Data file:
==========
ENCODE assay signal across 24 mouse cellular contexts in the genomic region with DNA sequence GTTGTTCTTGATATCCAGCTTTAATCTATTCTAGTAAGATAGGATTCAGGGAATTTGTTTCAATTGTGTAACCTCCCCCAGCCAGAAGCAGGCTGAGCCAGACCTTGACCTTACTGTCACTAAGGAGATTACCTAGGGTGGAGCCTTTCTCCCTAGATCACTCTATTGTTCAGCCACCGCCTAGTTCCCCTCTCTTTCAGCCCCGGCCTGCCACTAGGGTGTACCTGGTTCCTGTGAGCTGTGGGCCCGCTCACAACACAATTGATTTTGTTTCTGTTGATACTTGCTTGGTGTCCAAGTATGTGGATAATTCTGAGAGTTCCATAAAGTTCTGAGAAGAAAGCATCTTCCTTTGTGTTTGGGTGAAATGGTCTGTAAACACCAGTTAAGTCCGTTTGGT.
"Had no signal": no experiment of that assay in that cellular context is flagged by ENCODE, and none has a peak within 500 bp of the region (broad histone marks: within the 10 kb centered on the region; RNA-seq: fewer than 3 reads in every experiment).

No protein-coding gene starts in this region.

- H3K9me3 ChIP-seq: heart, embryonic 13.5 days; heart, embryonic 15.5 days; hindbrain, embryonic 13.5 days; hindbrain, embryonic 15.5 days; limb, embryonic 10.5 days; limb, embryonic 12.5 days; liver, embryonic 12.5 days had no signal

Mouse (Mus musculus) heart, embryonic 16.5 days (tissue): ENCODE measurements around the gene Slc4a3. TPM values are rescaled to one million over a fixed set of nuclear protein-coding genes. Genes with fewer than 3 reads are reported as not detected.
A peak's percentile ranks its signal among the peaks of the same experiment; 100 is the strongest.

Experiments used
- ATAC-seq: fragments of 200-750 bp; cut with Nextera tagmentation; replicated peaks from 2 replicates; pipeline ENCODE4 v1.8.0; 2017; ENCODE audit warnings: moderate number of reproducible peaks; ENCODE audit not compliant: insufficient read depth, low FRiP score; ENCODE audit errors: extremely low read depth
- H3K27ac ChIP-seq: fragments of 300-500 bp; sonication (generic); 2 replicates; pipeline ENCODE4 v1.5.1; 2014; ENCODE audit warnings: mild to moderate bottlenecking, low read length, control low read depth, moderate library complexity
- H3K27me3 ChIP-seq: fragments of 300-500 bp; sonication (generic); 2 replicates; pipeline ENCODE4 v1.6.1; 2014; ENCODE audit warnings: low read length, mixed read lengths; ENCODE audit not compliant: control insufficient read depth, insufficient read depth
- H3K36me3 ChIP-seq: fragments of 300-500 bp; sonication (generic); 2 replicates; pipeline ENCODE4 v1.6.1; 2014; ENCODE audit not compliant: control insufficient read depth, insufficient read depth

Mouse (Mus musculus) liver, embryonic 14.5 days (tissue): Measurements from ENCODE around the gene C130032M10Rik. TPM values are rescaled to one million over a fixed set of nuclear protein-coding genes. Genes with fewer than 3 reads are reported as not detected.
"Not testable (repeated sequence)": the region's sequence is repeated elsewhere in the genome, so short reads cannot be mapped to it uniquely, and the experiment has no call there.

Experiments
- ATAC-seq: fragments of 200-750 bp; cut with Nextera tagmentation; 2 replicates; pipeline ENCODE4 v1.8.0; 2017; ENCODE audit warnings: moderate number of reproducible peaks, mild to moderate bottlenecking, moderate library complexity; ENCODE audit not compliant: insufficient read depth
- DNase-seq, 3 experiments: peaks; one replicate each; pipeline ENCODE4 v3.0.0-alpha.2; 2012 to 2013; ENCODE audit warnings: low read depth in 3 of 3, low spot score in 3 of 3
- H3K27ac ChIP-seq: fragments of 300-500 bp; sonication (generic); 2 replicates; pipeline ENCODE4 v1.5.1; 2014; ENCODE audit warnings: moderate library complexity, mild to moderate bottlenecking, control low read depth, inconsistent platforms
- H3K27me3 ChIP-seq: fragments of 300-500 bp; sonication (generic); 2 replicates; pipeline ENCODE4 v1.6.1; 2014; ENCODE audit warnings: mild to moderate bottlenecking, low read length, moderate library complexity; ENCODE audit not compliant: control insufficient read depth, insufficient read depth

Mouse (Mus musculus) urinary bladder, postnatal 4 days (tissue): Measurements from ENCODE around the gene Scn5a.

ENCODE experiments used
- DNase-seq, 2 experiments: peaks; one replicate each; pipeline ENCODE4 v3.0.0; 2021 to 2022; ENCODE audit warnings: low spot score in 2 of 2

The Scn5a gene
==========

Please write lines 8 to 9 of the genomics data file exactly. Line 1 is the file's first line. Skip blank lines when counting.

- ATAC-seq: fragments of 200-750 bp; cut with Nextera tagmentation; replicated peaks from 2 replicates; pipeline ENCODE4 v1.8.0; 2017; ENCODE audit warnings: moderate number of reproducible peaks; ENCODE audit not compliant: insufficient read depth, low FRiP score; ENCODE audit errors: extremely low read depth
- H3K27ac ChIP-seq: fragments of 300-500 bp; sonication (generic); 2 replicates; pipeline ENCODE4 v1.5.1; 2014; ENCODE audit warnings: mild to moderate bottlenecking, low read length, control low read depth, moderate library complexity